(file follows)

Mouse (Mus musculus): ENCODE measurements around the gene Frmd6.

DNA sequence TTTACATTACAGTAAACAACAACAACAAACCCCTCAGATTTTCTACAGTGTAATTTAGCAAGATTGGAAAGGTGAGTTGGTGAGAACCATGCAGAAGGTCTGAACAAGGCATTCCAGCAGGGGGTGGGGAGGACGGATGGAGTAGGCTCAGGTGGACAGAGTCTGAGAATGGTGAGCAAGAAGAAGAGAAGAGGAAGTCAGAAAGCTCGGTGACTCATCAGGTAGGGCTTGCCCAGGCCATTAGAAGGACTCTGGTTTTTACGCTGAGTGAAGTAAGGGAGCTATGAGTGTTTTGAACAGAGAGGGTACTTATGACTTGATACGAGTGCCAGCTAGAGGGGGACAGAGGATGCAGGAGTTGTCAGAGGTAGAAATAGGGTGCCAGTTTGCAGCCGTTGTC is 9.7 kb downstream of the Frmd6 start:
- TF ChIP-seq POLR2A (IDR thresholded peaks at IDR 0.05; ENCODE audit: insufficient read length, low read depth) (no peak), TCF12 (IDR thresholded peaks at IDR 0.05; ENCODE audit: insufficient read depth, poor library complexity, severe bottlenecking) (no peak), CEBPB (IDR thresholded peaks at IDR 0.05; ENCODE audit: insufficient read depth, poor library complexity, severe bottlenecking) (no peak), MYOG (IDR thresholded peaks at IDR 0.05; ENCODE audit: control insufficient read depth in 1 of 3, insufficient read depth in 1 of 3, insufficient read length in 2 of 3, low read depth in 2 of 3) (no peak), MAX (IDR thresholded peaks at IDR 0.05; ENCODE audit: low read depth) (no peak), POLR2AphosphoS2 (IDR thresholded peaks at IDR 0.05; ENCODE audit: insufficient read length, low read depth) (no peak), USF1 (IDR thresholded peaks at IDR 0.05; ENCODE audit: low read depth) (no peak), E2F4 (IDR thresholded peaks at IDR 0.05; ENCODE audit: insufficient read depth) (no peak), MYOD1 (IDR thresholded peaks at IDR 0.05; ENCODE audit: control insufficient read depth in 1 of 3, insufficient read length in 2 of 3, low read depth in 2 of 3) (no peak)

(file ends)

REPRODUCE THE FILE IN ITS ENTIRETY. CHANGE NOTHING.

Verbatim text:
Mouse (Mus musculus): ENCODE measurements around the gene Frmd6.

DNA sequence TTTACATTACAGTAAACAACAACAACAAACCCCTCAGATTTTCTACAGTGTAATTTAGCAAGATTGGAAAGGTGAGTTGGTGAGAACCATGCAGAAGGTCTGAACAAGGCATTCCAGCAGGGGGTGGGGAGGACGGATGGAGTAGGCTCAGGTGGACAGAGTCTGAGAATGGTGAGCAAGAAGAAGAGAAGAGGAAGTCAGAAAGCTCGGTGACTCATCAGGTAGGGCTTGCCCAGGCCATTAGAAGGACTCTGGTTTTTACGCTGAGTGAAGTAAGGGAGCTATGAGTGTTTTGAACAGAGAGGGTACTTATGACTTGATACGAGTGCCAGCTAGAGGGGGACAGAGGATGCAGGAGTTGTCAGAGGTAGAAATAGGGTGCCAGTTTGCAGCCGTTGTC is 9.7 kb downstream of the Frmd6 start:
- TF ChIP-seq POLR2A (IDR thresholded peaks at IDR 0.05; ENCODE audit: insufficient read length, low read depth) (no peak), TCF12 (IDR thresholded peaks at IDR 0.05; ENCODE audit: insufficient read depth, poor library complexity, severe bottlenecking) (no peak), CEBPB (IDR thresholded peaks at IDR 0.05; ENCODE audit: insufficient read depth, poor library complexity, severe bottlenecking) (no peak), MYOG (IDR thresholded peaks at IDR 0.05; ENCODE audit: control insufficient read depth in 1 of 3, insufficient read depth in 1 of 3, insufficient read length in 2 of 3, low read depth in 2 of 3) (no peak), MAX (IDR thresholded peaks at IDR 0.05; ENCODE audit: low read depth) (no peak), POLR2AphosphoS2 (IDR thresholded peaks at IDR 0.05; ENCODE audit: insufficient read length, low read depth) (no peak), USF1 (IDR thresholded peaks at IDR 0.05; ENCODE audit: low read depth) (no peak), E2F4 (IDR thresholded peaks at IDR 0.05; ENCODE audit: insufficient read depth) (no peak), MYOD1 (IDR thresholded peaks at IDR 0.05; ENCODE audit: control insufficient read depth in 1 of 3, insufficient read length in 2 of 3, low read depth in 2 of 3) (no peak)